Indian Military Weakness: IAS Has Power – But Where Is The Expertise?

The current India-China border crisis has exposed the shortcomings on the military side – from operational failures to intelligence processing – but the flip side of the picture, which features politicians and bureaucrats of the ministry of defence, is equally disheartening.

Ashley J Tellis, the foremost South Asia expert in Washington who studies military strategy, said, “for all of the Indian military’s weaknesses, the real deficits are on the civilian side” because of a lack of expertise on defence issues.

“You have civilian politicians and bureaucrats with enormous power but not the competence to deal with military issues,” Tellis said during a Stanford University webinar in November 2020.

The webinar titled Is India Losing?’ was moderated by Arzan Tarapore, a South Asia research scholar, who probed various aspects of India’s military and economic policies in a 90-minute conversation with Tellis.

Def Min Needs Specialised Cadre – Not An IAS Officer Lacking Domain Knowledge

The politicians are content to keep sway over the military, using it for any and every domestic problem apart from guarding the border. The IAS officers, who increasingly serve the politicians and not the state, rarely delve deep enough into military matters, strategy, doctrines or weapon systems to be called ‘experts’.

“The first and most important objective (for politicians) is to coup-proof the state; the biggest objective is not to have a highly efficient military that sort of goes and conquers the world for you,” Tellis said. The two exceptions were Jaswant Singh of the BJP and Arun Singh of the Congress party, both of whom served as defence ministers and made it their business to know their portfolio, he said.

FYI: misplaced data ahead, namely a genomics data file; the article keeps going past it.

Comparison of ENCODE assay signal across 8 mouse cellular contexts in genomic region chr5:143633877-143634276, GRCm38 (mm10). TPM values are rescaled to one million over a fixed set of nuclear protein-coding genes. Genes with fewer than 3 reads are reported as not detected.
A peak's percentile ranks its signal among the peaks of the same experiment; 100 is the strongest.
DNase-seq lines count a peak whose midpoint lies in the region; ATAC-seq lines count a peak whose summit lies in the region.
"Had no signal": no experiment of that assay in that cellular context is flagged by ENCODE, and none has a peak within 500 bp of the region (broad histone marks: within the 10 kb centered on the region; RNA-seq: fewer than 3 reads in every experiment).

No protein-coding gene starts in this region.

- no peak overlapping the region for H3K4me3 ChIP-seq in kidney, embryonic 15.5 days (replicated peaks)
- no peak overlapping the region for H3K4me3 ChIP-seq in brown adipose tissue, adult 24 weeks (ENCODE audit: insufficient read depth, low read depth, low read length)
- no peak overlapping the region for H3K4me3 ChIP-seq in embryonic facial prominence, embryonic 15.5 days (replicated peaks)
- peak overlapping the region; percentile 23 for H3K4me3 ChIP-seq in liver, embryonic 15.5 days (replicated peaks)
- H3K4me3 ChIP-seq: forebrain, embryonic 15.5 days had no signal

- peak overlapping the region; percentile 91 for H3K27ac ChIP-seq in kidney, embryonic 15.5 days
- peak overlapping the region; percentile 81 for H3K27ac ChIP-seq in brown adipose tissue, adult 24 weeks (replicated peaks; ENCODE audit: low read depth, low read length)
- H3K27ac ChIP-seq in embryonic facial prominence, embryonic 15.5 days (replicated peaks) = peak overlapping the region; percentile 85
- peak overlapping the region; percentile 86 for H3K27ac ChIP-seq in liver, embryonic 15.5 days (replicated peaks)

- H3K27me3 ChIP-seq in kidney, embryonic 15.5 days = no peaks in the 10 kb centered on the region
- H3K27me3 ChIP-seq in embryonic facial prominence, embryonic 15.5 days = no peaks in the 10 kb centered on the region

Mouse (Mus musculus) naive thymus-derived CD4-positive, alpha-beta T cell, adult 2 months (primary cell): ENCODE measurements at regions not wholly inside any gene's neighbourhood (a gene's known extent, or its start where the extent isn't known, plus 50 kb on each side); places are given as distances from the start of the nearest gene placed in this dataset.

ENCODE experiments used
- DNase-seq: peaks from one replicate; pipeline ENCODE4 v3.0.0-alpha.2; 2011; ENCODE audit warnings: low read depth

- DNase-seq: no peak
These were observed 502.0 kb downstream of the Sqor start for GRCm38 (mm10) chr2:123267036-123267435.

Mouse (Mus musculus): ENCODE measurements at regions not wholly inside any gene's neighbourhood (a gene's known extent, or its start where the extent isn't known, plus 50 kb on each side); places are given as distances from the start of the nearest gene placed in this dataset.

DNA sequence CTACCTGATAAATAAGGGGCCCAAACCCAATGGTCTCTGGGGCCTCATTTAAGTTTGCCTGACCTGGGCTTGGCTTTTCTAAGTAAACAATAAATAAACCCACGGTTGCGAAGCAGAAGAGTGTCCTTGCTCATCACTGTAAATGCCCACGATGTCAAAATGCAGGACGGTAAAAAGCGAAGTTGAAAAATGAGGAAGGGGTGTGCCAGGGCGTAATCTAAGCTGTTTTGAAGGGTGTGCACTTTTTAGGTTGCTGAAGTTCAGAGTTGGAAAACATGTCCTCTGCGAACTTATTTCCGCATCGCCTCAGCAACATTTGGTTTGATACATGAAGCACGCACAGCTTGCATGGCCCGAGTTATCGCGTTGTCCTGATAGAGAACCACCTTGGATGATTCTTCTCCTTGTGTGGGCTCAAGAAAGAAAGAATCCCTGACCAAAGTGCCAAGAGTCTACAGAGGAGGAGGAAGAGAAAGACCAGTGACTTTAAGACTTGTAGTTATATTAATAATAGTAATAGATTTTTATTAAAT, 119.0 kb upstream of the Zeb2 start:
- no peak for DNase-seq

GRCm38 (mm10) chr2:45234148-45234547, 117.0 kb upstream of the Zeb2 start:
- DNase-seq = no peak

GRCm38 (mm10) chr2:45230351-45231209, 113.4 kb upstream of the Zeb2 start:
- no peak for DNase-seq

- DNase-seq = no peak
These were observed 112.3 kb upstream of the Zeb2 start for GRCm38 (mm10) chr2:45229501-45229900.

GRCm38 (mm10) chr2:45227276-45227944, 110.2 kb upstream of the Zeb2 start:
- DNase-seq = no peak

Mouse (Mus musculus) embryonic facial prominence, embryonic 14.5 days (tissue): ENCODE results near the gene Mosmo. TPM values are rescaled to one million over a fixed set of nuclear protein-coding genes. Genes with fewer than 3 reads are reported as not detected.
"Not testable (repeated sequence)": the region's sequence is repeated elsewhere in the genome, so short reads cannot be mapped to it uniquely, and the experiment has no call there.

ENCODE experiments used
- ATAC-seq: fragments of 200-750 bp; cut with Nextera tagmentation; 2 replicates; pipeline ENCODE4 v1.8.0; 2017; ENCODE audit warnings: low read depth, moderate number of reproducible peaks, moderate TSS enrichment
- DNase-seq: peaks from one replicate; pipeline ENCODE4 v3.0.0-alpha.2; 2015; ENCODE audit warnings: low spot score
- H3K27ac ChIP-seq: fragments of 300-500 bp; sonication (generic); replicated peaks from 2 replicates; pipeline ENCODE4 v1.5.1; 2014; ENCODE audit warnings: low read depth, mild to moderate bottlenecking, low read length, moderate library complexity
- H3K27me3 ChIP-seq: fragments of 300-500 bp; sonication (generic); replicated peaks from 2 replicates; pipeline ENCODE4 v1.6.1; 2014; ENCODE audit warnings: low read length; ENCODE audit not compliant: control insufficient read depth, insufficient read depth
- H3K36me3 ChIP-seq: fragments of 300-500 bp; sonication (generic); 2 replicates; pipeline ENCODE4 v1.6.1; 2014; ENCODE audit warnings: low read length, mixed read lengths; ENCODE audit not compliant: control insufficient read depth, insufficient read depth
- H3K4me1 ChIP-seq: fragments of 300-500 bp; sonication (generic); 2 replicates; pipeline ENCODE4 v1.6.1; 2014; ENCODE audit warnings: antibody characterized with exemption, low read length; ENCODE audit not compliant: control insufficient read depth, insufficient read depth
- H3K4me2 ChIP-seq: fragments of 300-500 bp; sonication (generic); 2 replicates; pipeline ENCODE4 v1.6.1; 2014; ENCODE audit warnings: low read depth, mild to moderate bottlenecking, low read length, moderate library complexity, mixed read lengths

What’s needed is a specialised cadre for the Ministry of Defence – not an IAS officer who is working in the irrigation department one day and comparing two aircraft competing for a bid the next.

There are a handful of officers who master their brief to be taken seriously by their uniformed counterparts.

Indian Politicians & Bureaucrats Are Yet To Understand ‘Jointness’ In All Its Intricacies

Tellis called the creation of the post of Chief of Defence Staff in 2019 “a huge step forward” – but said the decision was still “very preliminary”.

India’s first CDS, Gen Bipin Rawat, is mandated to set up a new joint command of the army, navy and the air force by 2023, to add to the two existing ones. He is also expected to create ‘jointness’ across services in all key areas – defence procurement, training and planning.

Jointness or cross-services cooperation is a term coined by US armed forces for optimal use of manpower and resources. There is a realisation in India, that jointness is sorely needed for all sorts of military reasons – but most importantly for budgetary reasons.

Again, politicians and bureaucrats have to understand the issue of jointness in all its intricacies. Tellis says his experience of talking to Indian politicians for 30 years shows they have “only hazy notions” of what jointness is or what it can do to improve effectiveness.

Tellis said the American experience shows that jointness does not come from below, because the services always prefer and demand to be separate. “Jointness comes because it’s imposed upon military organisations by very perspicacious civilian leaders.”

If the idea was that the CDS would enable genuine joint military planning across the three services, promote joint military acquisitions and create joint war-fighting commands, it is far from coming to fruition. The road ahead is long and rocky.

Source: The Quint


  • Shantanu K. Bansal

    Founder of IADN. He has more than 10 years of experience in research and analysis. An award winning researcher, he writes for the leading defence and security journals, think-tanks and in-service publications. He is a senior consultant at the Indian Army Training Command (ARTRAC), Shimla. Contact him at:

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